Bravo, sir. Joe is John's brother, and this isn't the first time he has gotten some unwanted attention in the last couple of weeks. On October 4, while warming up a crowd in Virginia, he referred to the D.C. suburbs of Arlington and Alexandria as "communist country." If I thought McCain had more than a 3.7% chance of winning this election, I would say that he should put his brother in whatever bunker they hid Palin in.

You couldn't make this stuff up.

Oh, and by the way, Nate Silver reckons yesterday was McCain's worst polling day of the year.

Thursday, October 23, 2008

Woe Is Me

My wonderful week of vacation was capped off with a rather crappy ending. After visiting London and Stockholm, seeing friends and family along way, I was robbed on the train home to Copenhagen. Due to some kind of accident in the Swedish rail system, my scheduled afternoon ride home was delayed for many hours. After blowing the little that was left of my Swedish cash in the train station bar, I was ready to check into a hotel for the night and try again in the morning. At the last second they announced a night train to Malmo, a city just across the water from Copenhagen. I went to the ticket office and was given a ticket for a bed on the train.

I threw my clothing bag into the luggage room, but kept my backpack with me. I tucked into bed after chatting with a couple of really anti-Semitic Pakistani guys who shared my room (did you know that the Jews manufactured this financial crisis to solidify their already-firm grip on the world economy? Me either!) with my backpack on my bed furthest from the door. I slept really well and woke up around 5:30 am, around an hour before my train was due to arrive in Malmo. It took me a second to realize it in the darkness of the room, but my backpack was gone. Panic set in really quickly - everything was in that bag: my passport, wallet, keys to my apartment, as well as my digital camera, brand-new laptop, iPod, and school stuff. I freaked out.

I tore all the sheets off the bed, frantically looking for the bag I knew had been taken. I quickly realized that I was wasting time, and perhaps whoever did this was still in the hallway. I ran out and looked everywhere in the immediate vicinity, but to no avail. It was quiet and empty. My next thought was to find some train personnel. I didn't know what else to do. I found someone rather quickly and explained what happened, and was met with an empathetic shrug and a suggestion to talk to the police. The train had made several stops already, and the theft could have happened at any point after I fell asleep. Someone overheard us and walked up to me. He told me that he had just seen a black backpack in the bathroom. I have never run so fast in my life. I burst into the bathroom, the closest one to my room, and there was my backpack by the trashcan. By the time it was in my hands I knew the laptop was gone by the weight of the thing. You know how they say there aren't any atheists in a foxhole? I have never agreed with that statement so strongly. As I went through the various pockets, I prayed I would find something.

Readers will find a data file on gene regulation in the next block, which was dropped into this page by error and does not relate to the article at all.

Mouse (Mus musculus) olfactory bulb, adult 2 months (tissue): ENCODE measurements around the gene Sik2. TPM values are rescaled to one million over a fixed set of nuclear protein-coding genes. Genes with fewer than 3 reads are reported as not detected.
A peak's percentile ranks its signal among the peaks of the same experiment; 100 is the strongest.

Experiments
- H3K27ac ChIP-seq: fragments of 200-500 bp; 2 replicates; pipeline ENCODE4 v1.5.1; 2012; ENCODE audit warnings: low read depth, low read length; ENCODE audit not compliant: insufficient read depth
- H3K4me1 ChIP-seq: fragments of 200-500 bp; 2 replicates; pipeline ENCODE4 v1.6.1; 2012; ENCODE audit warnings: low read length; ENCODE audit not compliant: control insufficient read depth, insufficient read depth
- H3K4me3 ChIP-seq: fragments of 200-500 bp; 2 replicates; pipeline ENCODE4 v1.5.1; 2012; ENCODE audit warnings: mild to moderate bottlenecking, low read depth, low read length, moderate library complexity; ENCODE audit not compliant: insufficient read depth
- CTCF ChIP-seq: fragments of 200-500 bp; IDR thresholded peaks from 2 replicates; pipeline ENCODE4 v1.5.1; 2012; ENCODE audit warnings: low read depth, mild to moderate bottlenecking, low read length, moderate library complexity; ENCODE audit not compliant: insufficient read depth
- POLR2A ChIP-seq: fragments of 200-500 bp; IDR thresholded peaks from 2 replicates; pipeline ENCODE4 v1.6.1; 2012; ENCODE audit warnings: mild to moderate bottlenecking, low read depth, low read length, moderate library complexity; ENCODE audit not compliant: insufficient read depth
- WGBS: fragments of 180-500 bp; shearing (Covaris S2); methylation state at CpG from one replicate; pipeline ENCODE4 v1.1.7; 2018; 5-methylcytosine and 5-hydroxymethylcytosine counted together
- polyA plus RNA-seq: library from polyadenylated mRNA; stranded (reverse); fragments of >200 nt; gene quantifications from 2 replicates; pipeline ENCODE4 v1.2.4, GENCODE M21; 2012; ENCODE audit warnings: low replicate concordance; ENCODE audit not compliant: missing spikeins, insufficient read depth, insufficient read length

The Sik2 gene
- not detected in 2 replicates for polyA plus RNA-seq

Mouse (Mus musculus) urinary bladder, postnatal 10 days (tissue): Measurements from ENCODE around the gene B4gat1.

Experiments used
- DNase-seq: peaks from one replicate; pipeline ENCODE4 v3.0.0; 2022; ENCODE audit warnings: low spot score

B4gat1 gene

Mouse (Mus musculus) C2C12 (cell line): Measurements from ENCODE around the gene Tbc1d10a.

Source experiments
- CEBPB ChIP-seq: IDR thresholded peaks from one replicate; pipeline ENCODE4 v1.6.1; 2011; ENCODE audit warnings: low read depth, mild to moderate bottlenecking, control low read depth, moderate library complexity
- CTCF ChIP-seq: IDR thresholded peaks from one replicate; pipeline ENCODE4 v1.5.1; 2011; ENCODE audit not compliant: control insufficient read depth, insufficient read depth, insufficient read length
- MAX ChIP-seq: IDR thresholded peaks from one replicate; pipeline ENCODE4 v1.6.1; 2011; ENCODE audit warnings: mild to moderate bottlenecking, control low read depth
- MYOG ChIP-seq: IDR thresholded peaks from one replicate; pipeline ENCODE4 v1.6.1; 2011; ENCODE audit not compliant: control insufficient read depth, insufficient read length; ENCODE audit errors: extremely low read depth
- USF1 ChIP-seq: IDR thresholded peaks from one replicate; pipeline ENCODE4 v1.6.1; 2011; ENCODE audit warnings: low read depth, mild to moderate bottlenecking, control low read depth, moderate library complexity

And I did. Whoever this jerk was, they had the decency (or stupidity, take your pick) to leave my passport, keys, wallet with all my credit cards, and my iPod. Gone were my laptop, digital camera, sunglasses, and a bit of cash. I was as relieved as someone can be after having thousands of dollars in stuff vanish. If the whole bag had gone missing, I would have been totally and utterly screwed. I would have had no way to get to Copenhagen, and even if I could I would have way to get into my apartment. Nevermind the passport situation. I shuffled back to my room and surveyed the scene of the crime. The Pakistani guys in the top bunks were up at this point, and after I told them what happened they immediately offered to show me their stuff so I wouldn't suspect them. Suffocating regret set in as I took measure of what I had lost. Aside from the monetary value of the stuff, I lost schoolwork, my access to the Internet, and hundreds of pictures that I had taken on the trip thus far. I thought about what I should have done differently, and there wasn't too much I could think of. I guess I could have worn the backpack or tied it to me or something.

I was complacent because I was in Sweden. I didn't expect, for whatever reason, that theft of this kind would go down in such a supposedly advanced country. I was wrong, and won't ever forget the lesson. It's been a few days now and I have settled down a bit, but I am still pretty upset. I have reported this to the Swedish police, but I don't expect anything to come of it. There is some software on the laptop designed to trace it down in events like these, but it isn't likely to help either. In a twisted catch-22 of sorts, this software only works when someone logs into the computer and connects to the internet. By having a strong password on my account, and thereby protecting my data from people who try to use but not steal my computer, I have rendered my computer untraceable. Whoever this thief is, they can just wipe the hard disk and that's that.

Stealing sucks, don't do it.

Sunday, October 19, 2008

That's All, Folks

Little update, I am about to get on a train back to Copenhagen.